I'm sure you've had a conversation with someone like this. The person constantly reads something into everything that you say or makes quick judgements about you based on very little information. I guess "judgemental" would be accurate, but that doesn't perfectly nail it. I was thinking "presumptive" captures it, but the definitions for that word don't seem to include that usage. Any ideas?

  • 1
    Maybe 'assumptive' or 'presumptuous.' I suspect there's a better one though. Sep 4 '15 at 15:42
  • Bear in mind judgemental always implies prone to making [hasty] negative assessments. The nearest equivalent I can think of for being prone to making any judgement [too] quickly (positive or negative) is impressionable. Are you specifically and only asking about the "negative" tendency"? Sep 4 '15 at 16:05
  • 1
    I'm thinking of someone who assumes things, good or bad, about other people. It doesn't have to be negative. It's someone who always claims to know other people's motives or have someone pegged as something.
    – Matthew
    Sep 4 '15 at 16:18
  • 1
    Presumably the judgments that the person so swiftly forms are based on his or her applying some method of shorthand assessment. Often such systems of snap judgment are founded on various stereotypes that typically entail inferring multiple characteristics of a person from one or two or a very few observed characteristics. So I would be tempted to call the judger's character trait "a tendency to stereotype."
    – Sven Yargs
    Sep 5 '15 at 1:12
  • Have you googled "attribution theory"? In psychology it's the tendency for people to attribute characteristics to people based on what they perceive. That might lead somewhere.
    – Wudang
    Oct 4 '19 at 15:20

11 Answers 11


The character trait is being prejudiced (i.e., prejudging).

  • This was my immediate thought as well. Although it can have other connotations, in its purest form it's literally pre-judging!
    – A C
    Mar 20 '17 at 14:25

Probably an assuming person;


  • taking too much for granted; presumptuous, arrogant.

The Free Dictionary

  • Yeah, I guess "presumptuous" or "assuming" works. That was my first thought, but some of the narrow definitions of those words in dictionaries made me second guess it. The definitions make it seem like those words really refer to arrogance, and the word "unassuming" (which to me should refer to someone who wisely and charitably refrains from assuming things about people too quickly) is defined as "not having a desire to be noticed or praised." Confusing. But I guess the context in which these words are used is what determines the exact meaning at that moment. Thanks for the input.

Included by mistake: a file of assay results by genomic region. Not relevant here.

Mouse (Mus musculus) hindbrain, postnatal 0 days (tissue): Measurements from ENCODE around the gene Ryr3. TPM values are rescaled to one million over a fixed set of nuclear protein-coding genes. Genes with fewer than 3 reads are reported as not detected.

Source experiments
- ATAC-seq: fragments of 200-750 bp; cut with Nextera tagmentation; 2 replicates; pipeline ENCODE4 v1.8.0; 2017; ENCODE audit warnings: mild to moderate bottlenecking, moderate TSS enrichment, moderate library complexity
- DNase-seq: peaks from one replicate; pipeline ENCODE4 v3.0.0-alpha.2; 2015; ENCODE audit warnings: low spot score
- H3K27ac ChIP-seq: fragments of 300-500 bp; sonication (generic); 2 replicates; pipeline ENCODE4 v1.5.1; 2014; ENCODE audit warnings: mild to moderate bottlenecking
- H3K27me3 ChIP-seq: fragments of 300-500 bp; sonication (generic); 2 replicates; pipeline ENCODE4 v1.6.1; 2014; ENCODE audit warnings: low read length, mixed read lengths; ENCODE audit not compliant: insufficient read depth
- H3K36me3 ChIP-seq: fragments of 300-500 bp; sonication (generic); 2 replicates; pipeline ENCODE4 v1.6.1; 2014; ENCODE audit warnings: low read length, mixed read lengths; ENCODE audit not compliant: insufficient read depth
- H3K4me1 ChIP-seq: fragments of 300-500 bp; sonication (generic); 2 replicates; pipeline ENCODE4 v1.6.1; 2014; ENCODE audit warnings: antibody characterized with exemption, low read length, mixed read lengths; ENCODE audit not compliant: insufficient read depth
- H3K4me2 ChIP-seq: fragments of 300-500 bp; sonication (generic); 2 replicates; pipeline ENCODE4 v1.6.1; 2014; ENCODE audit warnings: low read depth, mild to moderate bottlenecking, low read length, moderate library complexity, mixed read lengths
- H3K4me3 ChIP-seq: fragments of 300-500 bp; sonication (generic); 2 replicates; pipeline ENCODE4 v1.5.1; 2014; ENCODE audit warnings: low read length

– Matthew
    Sep 4 '15 at 16:04

Perhaps he is a person rushing to judge others.

  • 1
    I just wanted to point out that the tags say single-word-requests, which was edited-in at the same time you posted your answer (16:16). Surely you would have noticed this change and corrected your answer accordingly? Feb 27 '17 at 20:29

This is a person who tends to make snap judgments or jump to conclusions.

If you want one word, the person is



"Given the right premises, any desired conclusion can be reached, automatic as addition. This is plain to most of mankind after a few years of experiment. Jumping to conclusions is an easy process, akin to cooking, which in fact it rivals in age. Pick your premises, follow the rules, and apple pie.

"Jumping to conclusions is not without value. It is the core of art. But it is a dangerous business. Man entertained himself for years with notions of divinity and superiority — easy conclusions from a hundred sets of premises. The result was greater suffering than life makes necessary.

"It didn't occur at first that there was a problem. Artists of the actual were too busy messing around, experimenting, to realize the results of what they did — much as a careless chef might poison thirty banquet guests through experiment gone awry. Recipes in final form are easy to follow. It is harder to invent them, and it is commonplace for men to be too close to their own work for others' safety.

"Once men realized the danger in false conclusions, of course they instantly reformed themselves, and as everybody knows have ever since been far more sparing in the making of them. We should all be congratulated, but the job is not yet done. Far more serious than jumping to conclusions is its antecedent — jumping to premises. The ideal man is not only sparing of conclusions, but careful about the premises to which he commits himself. Few of us are ideal, but many strive. It is another human pastime.

"Every day it is possible to see the bravest and best among us reviewing their premises. We should be heartened."

Alexei Panshin (from Masque World)

  • Interesting excerpt on the topic. So, are you suggesting "jumping to premises" as the answer?
    – shivams
    Oct 5 '19 at 18:42
  • 1
    @shivams "jumping to premises" is not an idiom, "jumping to conclusions" is.
    – Mari-Lou A
    Oct 5 '19 at 20:40
  • Can I say 'You are having a false assumption or You're under a false assumption' after telling the truth?
    – d a i s y
    Jun 3 '20 at 19:05

Edit Delete - previous answer

Edit Add:


  1. One who is obnoxiously self-assertive and arrogant:

  2. Person who acts as though he/she knows everything and overwrites (DISMISSES) the ideas, opinions, comments and/or suggestions of others.